Manila, Philippines – The government is looking into operating the only nuclear power plant in the country. The Bataan nuclear power plant was built four decades ago, which costs more than $2 billion, but has never been used. Energy Secretary Alfonso Cusi wants to ensure the long-term supply of clean and cheap electricity in the country.
The Philippines is joining other nations that are considering to add nuclear power to their energy mix, including Southeast Asian neighbors Indonesia, Vietnam, Malaysia and Thailand.
Cusi said on Tuesday, August 30, reviving the aging 620-megawatt nuclear plant in Bataan will require a $1 billion investment. The nuclear generation is one of the many options for the Philippines to meet its rising power demands, with yearly electricity demand expected to rise by an average of 5 percent until 2030, Cusi added.
“We have to weigh all our options, with emphasis not just on meeting capacity requirements, but sustainability and environmental obligations as well,” Cusi states, speaking at the opening of a three-day international conference on nuclear power in Manila.
Cusi will revive a government task force that was formed dating back in 2007 to study the nuclear power solution as an alternative to imported fuel oil and coal energy.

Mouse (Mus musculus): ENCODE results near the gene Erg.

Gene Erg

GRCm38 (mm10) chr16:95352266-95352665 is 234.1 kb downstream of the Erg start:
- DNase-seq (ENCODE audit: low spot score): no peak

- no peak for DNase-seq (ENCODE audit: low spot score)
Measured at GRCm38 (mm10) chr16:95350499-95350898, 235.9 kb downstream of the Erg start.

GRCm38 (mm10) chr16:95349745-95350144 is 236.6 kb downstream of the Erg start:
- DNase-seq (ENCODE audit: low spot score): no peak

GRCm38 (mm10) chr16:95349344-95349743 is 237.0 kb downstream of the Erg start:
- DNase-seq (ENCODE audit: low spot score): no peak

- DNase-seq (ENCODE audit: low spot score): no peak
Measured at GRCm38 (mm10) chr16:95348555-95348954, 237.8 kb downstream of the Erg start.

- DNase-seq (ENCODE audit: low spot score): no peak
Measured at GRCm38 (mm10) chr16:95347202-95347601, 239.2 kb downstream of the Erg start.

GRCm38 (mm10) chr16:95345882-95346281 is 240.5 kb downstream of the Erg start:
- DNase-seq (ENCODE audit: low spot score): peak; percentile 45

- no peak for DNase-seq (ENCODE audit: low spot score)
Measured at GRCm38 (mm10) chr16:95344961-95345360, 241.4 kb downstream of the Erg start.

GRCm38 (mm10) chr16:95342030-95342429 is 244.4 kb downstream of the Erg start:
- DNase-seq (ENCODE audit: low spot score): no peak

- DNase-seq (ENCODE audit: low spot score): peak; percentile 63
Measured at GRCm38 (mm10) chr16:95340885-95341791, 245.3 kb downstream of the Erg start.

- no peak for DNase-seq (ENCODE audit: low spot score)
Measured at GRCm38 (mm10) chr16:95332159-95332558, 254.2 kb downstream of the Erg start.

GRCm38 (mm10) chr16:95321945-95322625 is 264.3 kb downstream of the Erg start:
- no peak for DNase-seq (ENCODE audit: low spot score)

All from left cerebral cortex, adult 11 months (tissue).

Technical experts, including those from the International Atomic Energy Agency, have been invited to help the Philippines identify the next steps and come up with a the decision. Cusi has not provided any timetable for the said project, but he is expecting protests against it, most especially by the environmentalists and the Catholic Church arguing that the nuclear power plant is unsafe and much expensive.
The late and former Philippine president Ferdinand Marcos order the Bataan nuclear power plant built in 1976 in response to growing commercial electricity prices and it was finished way back in 1984.
The nuclear-powered thermal power stations in Bataan province has never started generating electricity after it was declared unsafe because the plant is located on a major earthquake fault line and stands near the Mount Pinatubo, which was a dormant volcano at that time.
Still, the project was inoperative in the wake of the Chernobyl disaster in 1986. Just a decade ago the Philippine government was looking into reopening the Bataan nuclear plant, however, the 2011 Fukushima nuclear incident renewed concerns regarding its safety.